Savers can now take advantage of a new savings product launched by the British challenger bank Tally. The ‘first of its kind’ savings account offers a 2% fixed rate yield among the best in the market for deposits between £ 1,000 and £ 20,000.
How does the account and the company work?
Tally explained that unlike traditional banks, her clients’ savings are never loaned, tapped or invested, meaning there is no bank loan risk for clients. Plus, because his deposits aren’t used to create more money by taking out new loans, he claims this is also the very first bank account that doesn’t contribute to inflation.
The company went on to explain how its unique setup removes much of the hidden risks associated with holding money in a traditional bank account in fiat currency. This includes the risk of expropriation, that is, when a bank has financial problems, it can take a percentage of its customers’ savings in exchange for new shares in the bank. Tally noted that “even the FSCS does not protect you from this”.
Tally continued, “In fact, the only risk that the Daily Tally Account does not bypass is fluctuating exchange rates. Because Tally is a currency that represents the physical property of gold, when measured in money. fiduciary (for example, the pound sterling), it fluctuates according to the price of gold.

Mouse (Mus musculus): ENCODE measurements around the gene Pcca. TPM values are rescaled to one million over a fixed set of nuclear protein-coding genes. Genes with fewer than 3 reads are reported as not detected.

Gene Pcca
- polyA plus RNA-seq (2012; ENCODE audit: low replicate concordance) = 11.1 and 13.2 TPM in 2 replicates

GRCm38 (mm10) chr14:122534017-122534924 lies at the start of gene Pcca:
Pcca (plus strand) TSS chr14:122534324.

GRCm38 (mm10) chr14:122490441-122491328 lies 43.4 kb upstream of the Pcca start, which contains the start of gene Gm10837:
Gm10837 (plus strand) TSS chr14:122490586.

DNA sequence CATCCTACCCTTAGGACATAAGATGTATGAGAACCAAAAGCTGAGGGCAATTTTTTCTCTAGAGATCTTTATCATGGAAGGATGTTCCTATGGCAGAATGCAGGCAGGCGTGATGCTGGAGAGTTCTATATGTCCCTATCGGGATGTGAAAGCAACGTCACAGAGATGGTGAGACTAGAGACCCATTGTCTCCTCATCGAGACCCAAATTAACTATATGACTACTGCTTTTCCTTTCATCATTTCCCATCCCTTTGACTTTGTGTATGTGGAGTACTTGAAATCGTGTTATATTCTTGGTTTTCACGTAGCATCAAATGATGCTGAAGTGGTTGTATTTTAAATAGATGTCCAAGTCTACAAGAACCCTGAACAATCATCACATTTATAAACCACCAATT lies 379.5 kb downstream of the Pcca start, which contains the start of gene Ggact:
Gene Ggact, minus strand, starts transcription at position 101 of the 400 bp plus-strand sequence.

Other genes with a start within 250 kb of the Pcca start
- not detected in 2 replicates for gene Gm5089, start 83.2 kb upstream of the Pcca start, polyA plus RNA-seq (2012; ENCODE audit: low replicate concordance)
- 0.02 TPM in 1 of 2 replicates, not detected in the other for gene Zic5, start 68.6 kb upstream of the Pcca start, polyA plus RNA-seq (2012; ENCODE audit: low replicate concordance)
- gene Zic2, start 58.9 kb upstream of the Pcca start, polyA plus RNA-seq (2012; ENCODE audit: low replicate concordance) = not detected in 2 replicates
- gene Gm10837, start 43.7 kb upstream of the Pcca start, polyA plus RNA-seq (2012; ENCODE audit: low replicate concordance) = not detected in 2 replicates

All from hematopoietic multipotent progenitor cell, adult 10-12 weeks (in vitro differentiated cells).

“But the value of gold has historically been found to increase over time when measured in fiat currency. For example, the value of sterling has halved against gold over the past six years. last years.”
To “get around” short-term currency fluctuations for clients, Tally has launched a one-year fixed rate savings account that offers a guaranteed return of 2% in GBP.
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Based on research data from Charter Savings Bank and data from MoneySavingExpert, Tally said there is “no bank or savings provider in the UK” that offers a fixed rate higher than one. year. The closest competitor is Zopa, which currently offers 1.35%, while Marcus of Goldman Sachs is at the bottom of the table with 0.5%.
Cameron Parry, CEO and Founder of Tally, commented on the launch.